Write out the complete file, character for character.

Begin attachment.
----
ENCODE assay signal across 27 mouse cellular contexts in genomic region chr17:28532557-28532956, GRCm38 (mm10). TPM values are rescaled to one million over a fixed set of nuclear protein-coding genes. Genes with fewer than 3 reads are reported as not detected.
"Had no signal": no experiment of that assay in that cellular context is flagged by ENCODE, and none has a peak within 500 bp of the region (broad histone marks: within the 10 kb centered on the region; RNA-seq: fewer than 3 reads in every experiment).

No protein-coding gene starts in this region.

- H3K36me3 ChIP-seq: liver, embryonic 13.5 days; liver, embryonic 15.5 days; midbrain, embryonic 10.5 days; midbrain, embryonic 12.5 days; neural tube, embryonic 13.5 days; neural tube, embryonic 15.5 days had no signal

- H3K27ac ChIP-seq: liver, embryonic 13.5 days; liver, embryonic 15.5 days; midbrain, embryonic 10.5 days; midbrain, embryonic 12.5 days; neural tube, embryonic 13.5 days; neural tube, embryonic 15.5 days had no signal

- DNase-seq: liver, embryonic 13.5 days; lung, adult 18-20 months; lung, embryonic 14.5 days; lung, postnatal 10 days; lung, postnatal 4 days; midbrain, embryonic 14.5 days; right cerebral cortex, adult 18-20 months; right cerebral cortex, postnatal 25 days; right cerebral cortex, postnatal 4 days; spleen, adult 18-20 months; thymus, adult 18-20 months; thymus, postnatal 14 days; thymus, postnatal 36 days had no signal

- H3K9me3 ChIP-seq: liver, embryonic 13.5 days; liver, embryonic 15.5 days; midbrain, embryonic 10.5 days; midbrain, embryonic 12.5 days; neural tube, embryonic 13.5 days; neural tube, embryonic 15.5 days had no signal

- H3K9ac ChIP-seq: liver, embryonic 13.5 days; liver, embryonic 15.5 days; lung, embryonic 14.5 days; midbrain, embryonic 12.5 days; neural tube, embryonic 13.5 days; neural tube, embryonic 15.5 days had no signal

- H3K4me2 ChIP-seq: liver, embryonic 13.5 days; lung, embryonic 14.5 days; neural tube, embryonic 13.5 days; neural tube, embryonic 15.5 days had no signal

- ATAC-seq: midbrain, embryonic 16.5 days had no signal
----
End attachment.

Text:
ENCODE assay signal across 27 mouse cellular contexts in genomic region chr17:28532557-28532956, GRCm38 (mm10). TPM values are rescaled to one million over a fixed set of nuclear protein-coding genes. Genes with fewer than 3 reads are reported as not detected.
"Had no signal": no experiment of that assay in that cellular context is flagged by ENCODE, and none has a peak within 500 bp of the region (broad histone marks: within the 10 kb centered on the region; RNA-seq: fewer than 3 reads in every experiment).

No protein-coding gene starts in this region.

- H3K36me3 ChIP-seq: liver, embryonic 13.5 days; liver, embryonic 15.5 days; midbrain, embryonic 10.5 days; midbrain, embryonic 12.5 days; neural tube, embryonic 13.5 days; neural tube, embryonic 15.5 days had no signal

- H3K27ac ChIP-seq: liver, embryonic 13.5 days; liver, embryonic 15.5 days; midbrain, embryonic 10.5 days; midbrain, embryonic 12.5 days; neural tube, embryonic 13.5 days; neural tube, embryonic 15.5 days had no signal

- DNase-seq: liver, embryonic 13.5 days; lung, adult 18-20 months; lung, embryonic 14.5 days; lung, postnatal 10 days; lung, postnatal 4 days; midbrain, embryonic 14.5 days; right cerebral cortex, adult 18-20 months; right cerebral cortex, postnatal 25 days; right cerebral cortex, postnatal 4 days; spleen, adult 18-20 months; thymus, adult 18-20 months; thymus, postnatal 14 days; thymus, postnatal 36 days had no signal

- H3K9me3 ChIP-seq: liver, embryonic 13.5 days; liver, embryonic 15.5 days; midbrain, embryonic 10.5 days; midbrain, embryonic 12.5 days; neural tube, embryonic 13.5 days; neural tube, embryonic 15.5 days had no signal

- H3K9ac ChIP-seq: liver, embryonic 13.5 days; liver, embryonic 15.5 days; lung, embryonic 14.5 days; midbrain, embryonic 12.5 days; neural tube, embryonic 13.5 days; neural tube, embryonic 15.5 days had no signal

- H3K4me2 ChIP-seq: liver, embryonic 13.5 days; lung, embryonic 14.5 days; neural tube, embryonic 13.5 days; neural tube, embryonic 15.5 days had no signal

- ATAC-seq: midbrain, embryonic 16.5 days had no signal